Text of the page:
Newly hatched pike have a sticky patch on their heads. They use this patch to attach to vegetation while they are resting and growing between feedings. They can attach and detach themselves much like a self-stick note. As they age and become more self-reliant, the patch slowly disappears [source: Moen].
When Pike Spawn
When pike spawn they are more interested in the business at hand than with eating. Pre-spawn, just before and during ice thaw in early spring, male and female pike eat feverishly in preparation. If you want to fish during the pre-spawn, ask local guides and fisherman to point you in the right direction. Be sure to check with your local fishing agency to ensure pre-spawn pike fishing is legal in your state.
Generally, pike become sexually active between their second and third years, but size matters more in determining sexual maturity than age. Bigger females will release more eggs and attract more males [source: Pikezander]. Once they are all grown up, they are ready to join their peers at the spawning grounds.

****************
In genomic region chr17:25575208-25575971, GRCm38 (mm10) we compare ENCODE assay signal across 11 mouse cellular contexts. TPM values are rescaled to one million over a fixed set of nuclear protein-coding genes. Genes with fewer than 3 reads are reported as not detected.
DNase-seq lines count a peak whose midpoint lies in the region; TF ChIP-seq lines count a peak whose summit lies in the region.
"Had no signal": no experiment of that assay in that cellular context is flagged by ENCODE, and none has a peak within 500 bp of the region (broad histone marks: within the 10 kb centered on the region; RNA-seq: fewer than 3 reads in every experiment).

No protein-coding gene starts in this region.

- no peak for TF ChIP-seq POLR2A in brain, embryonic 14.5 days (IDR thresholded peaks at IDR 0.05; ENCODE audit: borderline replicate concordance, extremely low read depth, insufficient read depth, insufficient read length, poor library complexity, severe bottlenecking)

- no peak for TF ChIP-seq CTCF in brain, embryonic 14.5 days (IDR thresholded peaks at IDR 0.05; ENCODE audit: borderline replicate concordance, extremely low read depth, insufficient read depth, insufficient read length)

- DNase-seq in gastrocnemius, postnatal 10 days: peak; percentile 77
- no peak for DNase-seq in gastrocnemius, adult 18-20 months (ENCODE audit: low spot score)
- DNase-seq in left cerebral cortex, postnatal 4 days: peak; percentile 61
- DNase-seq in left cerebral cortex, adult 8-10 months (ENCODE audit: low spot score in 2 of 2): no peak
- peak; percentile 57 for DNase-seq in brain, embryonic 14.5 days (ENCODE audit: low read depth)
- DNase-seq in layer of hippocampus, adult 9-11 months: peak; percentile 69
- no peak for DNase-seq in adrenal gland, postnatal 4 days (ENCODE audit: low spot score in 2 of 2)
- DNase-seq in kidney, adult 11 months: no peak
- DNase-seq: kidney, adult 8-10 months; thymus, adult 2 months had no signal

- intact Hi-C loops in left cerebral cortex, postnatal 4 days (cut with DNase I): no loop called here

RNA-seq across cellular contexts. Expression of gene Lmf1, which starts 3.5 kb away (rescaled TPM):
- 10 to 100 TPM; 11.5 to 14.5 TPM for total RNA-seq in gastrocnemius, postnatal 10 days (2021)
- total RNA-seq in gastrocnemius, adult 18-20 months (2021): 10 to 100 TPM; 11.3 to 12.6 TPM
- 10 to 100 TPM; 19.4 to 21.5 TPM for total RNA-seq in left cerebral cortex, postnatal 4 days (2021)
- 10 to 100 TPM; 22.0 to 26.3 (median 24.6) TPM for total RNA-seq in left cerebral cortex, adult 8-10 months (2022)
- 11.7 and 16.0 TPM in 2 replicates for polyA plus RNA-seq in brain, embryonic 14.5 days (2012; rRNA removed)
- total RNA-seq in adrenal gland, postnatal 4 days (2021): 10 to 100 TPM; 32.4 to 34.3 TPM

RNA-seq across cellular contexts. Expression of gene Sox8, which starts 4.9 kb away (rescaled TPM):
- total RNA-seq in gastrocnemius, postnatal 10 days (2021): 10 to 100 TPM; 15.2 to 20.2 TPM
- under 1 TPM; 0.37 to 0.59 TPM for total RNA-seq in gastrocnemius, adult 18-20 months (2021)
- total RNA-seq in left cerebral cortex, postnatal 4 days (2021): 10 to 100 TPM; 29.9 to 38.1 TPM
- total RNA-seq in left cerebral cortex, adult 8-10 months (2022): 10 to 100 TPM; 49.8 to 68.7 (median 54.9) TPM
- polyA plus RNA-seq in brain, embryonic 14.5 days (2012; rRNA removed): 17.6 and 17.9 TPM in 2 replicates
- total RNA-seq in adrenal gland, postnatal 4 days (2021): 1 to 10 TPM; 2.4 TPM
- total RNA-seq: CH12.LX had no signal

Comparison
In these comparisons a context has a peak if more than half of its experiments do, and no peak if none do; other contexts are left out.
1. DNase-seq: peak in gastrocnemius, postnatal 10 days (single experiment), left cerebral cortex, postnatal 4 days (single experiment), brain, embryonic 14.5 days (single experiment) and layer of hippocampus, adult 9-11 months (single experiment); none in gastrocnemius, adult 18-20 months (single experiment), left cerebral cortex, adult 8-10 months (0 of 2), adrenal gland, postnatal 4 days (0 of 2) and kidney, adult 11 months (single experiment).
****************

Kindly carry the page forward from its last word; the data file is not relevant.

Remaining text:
Spawning times are not set in stone and are determined by water temperature. Spawning takes place when the water's temperature reaches at least 40 degrees F. It can begin anytime starting in late February and continue until May or June, depending on the location. In the northern United States, pike will most likely be spawning in mid-April.
Males move into spawning grounds a couple of weeks before the females and hang around for a few weeks after spawning is complete, averaging approximately a one-month residence. You can hone your pike fishing techniques by practicing on the males. Post-spawn females don't stick around, heading back to their normal waters shortly after dropping their eggs. You can expect females to be actively spawning for roughly 10 days before they go back to their regular lifestyles.
Now you know when the pike spawn is happening, but where are they? Read on to learn about prime pike spawn locations.